The Milk of Birds, Simon & Schuster, 2013
Readers of my early drafts of The Milk of Birds raved about Nawra, resilient survivor of Darfur’s genocidal civil war. She’s thoughtful, tough, exotic. But they didn’t like K.C., the smart-alecky American teen. Next to Nawra, K.C. seems selfish, scattered—exuberant all right—but immature. Cut her out, someone advised.
I couldn’t. I love K.C., who shares some of the best and worst qualities of my own kids. And Nawra needs her. The Milk of Birds isn’t a story about Darfur; it’s a story about a relationship. Although K.C. and Nawra often talk past each other, they understand the gist. “What I like about this book,” one reader told me, “is that both girls have real struggles. It isn’t easy to grow up anywhere in the world.”
I grew up in a preppy, suburban family, but my parents had a not-so-secret vice: they loved to travel. As the youngest child, I tagged along on several of their trips and later had a few adventures of my own. You could say I inherited a global curiosity. I have often wondered how people live in other places. Who would I be had I been born in Finland or Kenya or Peru? How are my peers faring around the world?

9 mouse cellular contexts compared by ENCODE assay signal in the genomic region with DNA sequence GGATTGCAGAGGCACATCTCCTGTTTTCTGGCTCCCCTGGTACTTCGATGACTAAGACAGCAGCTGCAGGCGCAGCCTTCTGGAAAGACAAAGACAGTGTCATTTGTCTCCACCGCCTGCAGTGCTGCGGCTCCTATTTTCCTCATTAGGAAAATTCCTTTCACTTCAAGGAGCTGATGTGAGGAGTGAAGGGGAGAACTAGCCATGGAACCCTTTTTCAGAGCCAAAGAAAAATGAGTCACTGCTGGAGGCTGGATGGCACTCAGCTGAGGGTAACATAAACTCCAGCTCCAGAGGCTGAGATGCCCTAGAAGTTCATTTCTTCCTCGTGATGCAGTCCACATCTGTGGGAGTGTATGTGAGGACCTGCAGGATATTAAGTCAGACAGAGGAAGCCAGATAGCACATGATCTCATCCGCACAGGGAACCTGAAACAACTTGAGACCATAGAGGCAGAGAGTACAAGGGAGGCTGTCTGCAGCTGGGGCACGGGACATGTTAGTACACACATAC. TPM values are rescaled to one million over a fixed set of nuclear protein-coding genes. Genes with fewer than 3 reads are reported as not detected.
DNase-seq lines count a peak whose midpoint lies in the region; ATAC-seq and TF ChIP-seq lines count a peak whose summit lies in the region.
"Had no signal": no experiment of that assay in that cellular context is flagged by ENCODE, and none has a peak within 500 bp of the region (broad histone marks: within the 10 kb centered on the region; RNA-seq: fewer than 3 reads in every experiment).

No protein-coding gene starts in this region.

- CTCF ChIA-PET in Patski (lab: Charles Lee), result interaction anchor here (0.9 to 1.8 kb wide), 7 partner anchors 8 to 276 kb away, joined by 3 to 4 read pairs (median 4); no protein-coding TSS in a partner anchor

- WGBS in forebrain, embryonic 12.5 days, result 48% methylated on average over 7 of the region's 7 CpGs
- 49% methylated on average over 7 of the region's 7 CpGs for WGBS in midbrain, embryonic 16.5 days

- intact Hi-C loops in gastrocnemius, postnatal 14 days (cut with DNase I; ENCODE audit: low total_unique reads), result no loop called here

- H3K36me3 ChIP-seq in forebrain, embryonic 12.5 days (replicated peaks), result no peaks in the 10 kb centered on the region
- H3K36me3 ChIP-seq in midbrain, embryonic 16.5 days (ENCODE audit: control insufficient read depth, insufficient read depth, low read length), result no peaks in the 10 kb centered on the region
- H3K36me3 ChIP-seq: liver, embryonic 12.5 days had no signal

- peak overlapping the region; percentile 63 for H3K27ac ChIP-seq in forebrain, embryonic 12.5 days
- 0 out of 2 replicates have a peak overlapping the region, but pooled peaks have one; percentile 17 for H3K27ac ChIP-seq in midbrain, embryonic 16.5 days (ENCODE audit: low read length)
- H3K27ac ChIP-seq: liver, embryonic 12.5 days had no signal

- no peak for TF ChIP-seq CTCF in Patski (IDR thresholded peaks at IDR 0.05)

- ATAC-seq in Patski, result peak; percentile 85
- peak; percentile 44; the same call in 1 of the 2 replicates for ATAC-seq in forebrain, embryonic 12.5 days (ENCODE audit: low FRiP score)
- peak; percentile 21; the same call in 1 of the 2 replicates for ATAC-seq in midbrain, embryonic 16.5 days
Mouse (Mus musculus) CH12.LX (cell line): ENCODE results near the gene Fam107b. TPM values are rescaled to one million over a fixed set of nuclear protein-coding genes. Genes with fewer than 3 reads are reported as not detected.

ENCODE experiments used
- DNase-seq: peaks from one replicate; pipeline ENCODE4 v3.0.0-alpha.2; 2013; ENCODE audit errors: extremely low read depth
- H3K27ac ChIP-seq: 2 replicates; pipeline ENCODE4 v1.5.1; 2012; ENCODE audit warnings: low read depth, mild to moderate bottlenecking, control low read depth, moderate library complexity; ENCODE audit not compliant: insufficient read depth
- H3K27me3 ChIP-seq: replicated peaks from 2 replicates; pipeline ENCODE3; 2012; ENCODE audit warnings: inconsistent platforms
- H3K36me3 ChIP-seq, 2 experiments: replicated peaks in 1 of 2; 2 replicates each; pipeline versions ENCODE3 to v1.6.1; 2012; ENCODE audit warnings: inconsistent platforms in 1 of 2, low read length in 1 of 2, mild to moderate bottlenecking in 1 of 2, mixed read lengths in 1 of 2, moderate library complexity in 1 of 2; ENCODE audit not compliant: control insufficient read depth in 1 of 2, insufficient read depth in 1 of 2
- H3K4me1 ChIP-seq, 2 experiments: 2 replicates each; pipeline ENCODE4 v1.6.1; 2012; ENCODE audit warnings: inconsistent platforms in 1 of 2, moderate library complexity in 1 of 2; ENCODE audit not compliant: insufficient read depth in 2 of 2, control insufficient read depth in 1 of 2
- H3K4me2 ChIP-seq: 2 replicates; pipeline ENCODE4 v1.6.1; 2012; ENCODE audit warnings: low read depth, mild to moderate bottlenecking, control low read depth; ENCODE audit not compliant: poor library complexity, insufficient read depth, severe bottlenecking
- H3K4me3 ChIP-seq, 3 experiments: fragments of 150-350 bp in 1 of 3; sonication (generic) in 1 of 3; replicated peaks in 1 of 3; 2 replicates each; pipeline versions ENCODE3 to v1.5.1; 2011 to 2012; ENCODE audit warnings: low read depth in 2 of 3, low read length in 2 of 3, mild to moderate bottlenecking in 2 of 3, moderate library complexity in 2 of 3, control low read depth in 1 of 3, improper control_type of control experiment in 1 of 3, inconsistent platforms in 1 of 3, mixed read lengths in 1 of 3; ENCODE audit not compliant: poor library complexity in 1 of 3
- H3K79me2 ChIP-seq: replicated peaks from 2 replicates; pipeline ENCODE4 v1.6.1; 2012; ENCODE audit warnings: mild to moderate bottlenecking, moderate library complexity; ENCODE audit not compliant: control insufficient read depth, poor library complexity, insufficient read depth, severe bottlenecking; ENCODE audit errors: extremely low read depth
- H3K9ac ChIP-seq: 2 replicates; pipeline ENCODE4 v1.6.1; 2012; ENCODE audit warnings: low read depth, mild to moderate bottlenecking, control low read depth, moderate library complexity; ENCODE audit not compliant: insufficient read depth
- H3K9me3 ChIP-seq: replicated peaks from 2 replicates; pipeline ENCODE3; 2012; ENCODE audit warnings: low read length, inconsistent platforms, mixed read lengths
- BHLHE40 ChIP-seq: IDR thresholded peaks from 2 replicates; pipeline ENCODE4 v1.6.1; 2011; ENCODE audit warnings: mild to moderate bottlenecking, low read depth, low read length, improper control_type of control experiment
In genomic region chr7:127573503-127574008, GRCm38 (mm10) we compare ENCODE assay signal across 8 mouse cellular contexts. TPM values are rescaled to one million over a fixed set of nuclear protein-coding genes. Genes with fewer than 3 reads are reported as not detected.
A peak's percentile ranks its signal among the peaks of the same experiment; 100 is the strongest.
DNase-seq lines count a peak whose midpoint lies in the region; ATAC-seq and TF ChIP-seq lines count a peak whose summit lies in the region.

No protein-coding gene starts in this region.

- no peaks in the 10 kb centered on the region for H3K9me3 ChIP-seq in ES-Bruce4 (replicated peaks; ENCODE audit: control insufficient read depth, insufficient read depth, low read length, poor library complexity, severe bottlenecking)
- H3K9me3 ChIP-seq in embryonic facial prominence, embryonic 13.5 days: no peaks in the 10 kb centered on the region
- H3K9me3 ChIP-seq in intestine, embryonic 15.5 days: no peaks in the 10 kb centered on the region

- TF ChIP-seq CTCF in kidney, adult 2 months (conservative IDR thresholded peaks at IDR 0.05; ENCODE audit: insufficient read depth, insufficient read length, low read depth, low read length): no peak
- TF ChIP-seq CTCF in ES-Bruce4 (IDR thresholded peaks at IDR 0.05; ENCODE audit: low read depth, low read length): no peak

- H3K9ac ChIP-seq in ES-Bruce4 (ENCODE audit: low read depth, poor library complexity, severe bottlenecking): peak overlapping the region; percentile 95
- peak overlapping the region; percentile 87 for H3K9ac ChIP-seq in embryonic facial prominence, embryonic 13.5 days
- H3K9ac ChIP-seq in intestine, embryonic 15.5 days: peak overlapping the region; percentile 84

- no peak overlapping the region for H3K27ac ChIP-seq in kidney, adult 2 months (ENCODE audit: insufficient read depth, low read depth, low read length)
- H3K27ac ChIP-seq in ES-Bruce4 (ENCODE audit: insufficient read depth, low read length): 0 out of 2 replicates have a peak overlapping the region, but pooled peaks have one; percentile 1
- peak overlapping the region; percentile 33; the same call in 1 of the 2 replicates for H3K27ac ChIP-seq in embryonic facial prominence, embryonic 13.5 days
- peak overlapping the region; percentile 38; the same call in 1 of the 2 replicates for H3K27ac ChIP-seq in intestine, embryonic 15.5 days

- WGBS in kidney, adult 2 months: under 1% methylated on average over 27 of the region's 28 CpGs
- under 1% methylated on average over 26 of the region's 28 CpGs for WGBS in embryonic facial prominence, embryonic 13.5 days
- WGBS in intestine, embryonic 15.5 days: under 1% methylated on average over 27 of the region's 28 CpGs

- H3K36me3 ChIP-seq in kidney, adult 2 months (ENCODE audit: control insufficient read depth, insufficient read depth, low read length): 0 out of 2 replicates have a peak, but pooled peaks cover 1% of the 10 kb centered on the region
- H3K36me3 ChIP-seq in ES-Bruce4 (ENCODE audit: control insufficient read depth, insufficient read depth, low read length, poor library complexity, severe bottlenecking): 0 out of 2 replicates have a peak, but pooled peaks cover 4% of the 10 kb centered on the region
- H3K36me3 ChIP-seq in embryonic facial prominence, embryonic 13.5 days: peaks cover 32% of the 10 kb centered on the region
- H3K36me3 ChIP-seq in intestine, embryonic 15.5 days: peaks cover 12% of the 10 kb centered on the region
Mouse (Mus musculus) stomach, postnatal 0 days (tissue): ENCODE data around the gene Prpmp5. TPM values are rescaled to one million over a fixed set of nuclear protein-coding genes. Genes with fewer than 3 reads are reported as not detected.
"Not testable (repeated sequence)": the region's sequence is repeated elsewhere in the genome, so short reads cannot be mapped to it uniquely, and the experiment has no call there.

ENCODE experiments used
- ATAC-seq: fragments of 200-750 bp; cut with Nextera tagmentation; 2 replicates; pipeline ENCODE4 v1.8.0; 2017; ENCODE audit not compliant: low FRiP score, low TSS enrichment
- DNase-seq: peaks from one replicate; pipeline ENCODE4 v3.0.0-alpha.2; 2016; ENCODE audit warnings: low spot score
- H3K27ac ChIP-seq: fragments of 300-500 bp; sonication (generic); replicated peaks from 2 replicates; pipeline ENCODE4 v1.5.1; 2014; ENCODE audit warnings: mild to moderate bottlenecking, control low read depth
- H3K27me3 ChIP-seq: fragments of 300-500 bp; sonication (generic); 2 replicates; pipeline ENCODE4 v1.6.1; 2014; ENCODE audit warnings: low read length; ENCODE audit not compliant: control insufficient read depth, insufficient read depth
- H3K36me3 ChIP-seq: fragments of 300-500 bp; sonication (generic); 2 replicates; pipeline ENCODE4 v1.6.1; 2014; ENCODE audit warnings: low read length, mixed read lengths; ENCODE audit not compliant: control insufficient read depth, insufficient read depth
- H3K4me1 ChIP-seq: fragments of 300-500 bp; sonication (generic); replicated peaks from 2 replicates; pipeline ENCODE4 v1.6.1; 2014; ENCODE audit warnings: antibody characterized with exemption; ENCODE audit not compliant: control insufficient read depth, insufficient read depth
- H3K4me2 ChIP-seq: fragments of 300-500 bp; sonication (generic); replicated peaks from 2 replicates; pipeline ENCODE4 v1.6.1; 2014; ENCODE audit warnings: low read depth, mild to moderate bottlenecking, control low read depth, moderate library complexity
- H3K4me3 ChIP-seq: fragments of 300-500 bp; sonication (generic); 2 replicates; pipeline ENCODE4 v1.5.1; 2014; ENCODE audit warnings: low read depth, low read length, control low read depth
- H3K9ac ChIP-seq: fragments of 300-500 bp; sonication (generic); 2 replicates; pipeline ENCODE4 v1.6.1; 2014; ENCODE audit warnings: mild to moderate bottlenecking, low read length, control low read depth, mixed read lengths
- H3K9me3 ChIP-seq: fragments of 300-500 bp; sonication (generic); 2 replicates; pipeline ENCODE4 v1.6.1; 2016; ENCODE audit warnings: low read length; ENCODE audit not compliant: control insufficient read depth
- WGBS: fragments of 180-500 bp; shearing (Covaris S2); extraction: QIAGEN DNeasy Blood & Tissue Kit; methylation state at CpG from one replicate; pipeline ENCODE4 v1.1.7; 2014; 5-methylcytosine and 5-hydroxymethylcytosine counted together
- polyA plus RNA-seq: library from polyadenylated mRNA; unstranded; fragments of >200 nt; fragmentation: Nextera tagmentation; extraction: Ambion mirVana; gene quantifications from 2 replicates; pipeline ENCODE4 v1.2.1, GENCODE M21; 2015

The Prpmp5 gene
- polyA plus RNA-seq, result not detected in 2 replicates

Pollen from many places gathered into the seed of this novel: my background in Arab studies, my experience as a mom, my discovery of a Congolese rape survivor’s testimony and a dissertation full of Sudanese proverbs, and my brief involvement as a volunteer with Women for Women International, a nonprofit that empowers women in international crisis zones through aid and letters. I still don’t know if I have the “right” as an American to imagine Nawra’s Sudanese life. Even though I did a lot of research for The Milk of Birds, curiosity can’t always overcome cultural blinders. In the same way, I had to imagine how K.C.’s distractibility and verve shape how she navigates her world. The Milk of Birds is a work of fiction. Whatever truth it claims lies in the connection between K.C. and Nawra. They never meet, and yet they save each other.
For folks interested in either of the “big issues” of the book–the genocidal civil war in Darfur or learning disabilities–my website has links to some interesting sites: www.sylviawhitmanbooks.com.